Danger signals in headache patients who should immediately consult a doctor
Presence of following serious danger signals should warn a clinician that a headache may be more serious than migraine:
- Headache that is changing or different from previous headaches may herald a brain tumor superimposed on a longstanding primary headache disorder, such as migraine or tension-type headache.
- Headache with progressive worsening during 24 hours or several days suggest a mass lesion or infectious disease, such as meningitis, abscess, subdural or intracerebral hematoma, or vasculitis.
- Headache precipitated by exertion, bending over, coughing or sneezing may result from transient blockage of CSF flow or increased intracranial pressure.
- Sudden onset of headache during exercise or sex can occur with subarachnoid hemorrhage or could be benign exertional headache.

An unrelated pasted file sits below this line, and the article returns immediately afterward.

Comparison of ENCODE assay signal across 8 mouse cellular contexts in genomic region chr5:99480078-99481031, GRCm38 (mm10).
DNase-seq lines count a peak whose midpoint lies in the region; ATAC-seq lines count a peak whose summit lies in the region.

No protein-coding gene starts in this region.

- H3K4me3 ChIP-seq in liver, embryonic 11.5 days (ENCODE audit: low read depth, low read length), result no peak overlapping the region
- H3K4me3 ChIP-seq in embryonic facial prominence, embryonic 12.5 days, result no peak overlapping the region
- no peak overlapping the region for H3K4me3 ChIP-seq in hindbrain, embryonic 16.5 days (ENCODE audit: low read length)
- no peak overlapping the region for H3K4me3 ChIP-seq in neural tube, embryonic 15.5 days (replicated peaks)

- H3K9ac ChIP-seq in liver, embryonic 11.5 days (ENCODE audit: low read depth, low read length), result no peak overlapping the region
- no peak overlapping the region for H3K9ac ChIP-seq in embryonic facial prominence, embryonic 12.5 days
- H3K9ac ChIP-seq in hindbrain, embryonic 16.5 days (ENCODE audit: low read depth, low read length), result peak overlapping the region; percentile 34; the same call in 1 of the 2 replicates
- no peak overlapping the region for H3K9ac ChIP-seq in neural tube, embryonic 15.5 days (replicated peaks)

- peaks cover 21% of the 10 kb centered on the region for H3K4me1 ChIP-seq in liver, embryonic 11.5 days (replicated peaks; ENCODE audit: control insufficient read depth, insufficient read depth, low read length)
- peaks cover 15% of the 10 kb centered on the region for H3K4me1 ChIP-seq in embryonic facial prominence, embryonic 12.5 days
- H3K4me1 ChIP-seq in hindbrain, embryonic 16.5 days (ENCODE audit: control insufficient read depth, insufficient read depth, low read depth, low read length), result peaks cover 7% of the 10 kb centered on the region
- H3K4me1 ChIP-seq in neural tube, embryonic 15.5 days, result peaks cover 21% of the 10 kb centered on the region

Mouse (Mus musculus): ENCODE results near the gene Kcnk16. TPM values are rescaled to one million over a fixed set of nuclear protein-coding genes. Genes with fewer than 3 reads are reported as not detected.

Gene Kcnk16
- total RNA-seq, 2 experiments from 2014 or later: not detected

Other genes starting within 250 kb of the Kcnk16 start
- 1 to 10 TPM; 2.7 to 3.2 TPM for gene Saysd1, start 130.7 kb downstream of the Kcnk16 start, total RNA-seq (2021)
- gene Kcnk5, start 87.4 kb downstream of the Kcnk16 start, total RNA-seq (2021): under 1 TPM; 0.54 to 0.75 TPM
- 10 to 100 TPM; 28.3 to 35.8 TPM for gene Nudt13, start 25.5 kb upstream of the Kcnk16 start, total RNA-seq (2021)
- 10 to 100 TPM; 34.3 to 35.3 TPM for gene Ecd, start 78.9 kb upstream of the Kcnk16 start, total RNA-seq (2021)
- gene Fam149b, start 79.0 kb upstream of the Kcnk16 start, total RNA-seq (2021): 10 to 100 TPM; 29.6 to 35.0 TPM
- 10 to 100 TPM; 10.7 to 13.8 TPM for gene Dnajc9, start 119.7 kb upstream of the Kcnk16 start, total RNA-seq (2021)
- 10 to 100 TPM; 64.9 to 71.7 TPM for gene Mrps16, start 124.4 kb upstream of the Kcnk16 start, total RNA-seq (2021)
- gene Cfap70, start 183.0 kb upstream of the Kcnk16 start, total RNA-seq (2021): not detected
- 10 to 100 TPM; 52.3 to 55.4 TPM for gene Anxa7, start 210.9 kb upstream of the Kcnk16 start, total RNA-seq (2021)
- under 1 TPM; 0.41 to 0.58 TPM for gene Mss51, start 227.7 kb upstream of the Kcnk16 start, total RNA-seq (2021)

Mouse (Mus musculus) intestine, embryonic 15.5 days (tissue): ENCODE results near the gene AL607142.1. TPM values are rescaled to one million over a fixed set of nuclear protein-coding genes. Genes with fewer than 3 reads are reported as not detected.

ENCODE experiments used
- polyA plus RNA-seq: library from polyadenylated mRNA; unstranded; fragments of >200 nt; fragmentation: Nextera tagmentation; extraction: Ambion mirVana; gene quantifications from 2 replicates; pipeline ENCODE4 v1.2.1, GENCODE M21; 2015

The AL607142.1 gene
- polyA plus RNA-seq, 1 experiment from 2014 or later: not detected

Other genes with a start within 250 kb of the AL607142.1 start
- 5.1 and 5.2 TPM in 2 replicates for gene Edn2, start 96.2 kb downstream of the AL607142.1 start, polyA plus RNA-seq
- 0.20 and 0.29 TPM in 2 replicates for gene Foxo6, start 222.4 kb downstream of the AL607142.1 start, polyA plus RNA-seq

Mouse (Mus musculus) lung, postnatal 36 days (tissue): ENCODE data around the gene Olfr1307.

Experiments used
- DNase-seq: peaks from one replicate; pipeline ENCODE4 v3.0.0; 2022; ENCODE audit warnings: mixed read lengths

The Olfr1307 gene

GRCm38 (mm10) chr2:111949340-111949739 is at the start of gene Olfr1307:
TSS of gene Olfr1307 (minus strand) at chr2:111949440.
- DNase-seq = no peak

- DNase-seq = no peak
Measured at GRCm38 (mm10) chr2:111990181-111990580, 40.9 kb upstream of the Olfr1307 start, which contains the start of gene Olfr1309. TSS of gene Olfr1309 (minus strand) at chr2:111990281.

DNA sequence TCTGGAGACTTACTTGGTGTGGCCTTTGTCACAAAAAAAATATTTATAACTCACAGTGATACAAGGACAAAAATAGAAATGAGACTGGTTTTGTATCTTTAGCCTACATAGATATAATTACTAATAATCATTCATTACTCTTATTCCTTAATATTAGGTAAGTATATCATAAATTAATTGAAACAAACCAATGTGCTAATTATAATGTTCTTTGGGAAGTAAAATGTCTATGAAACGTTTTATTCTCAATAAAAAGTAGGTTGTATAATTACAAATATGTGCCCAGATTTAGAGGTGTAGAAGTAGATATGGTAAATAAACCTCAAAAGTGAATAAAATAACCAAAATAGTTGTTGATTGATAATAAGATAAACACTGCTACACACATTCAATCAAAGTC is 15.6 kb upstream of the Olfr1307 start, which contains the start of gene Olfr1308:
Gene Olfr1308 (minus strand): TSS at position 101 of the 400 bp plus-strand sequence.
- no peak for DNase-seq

- Vomiting may result from a brain tumor or other mass lesion with increased intracranial pressure.
- Early morning headache can occur with obstructive sleep apnea and hypertension.
- Any abnormal physical or neurologic finding must be considered suspect, including fever, stiff neck, rash, lymphadenopathy, scalp tenderness, altered sensorium, and focal neurologic signs.
- Any patient who presents with their first or worst headache is cause for alarm (Blumenthal and Rapoport, 2001).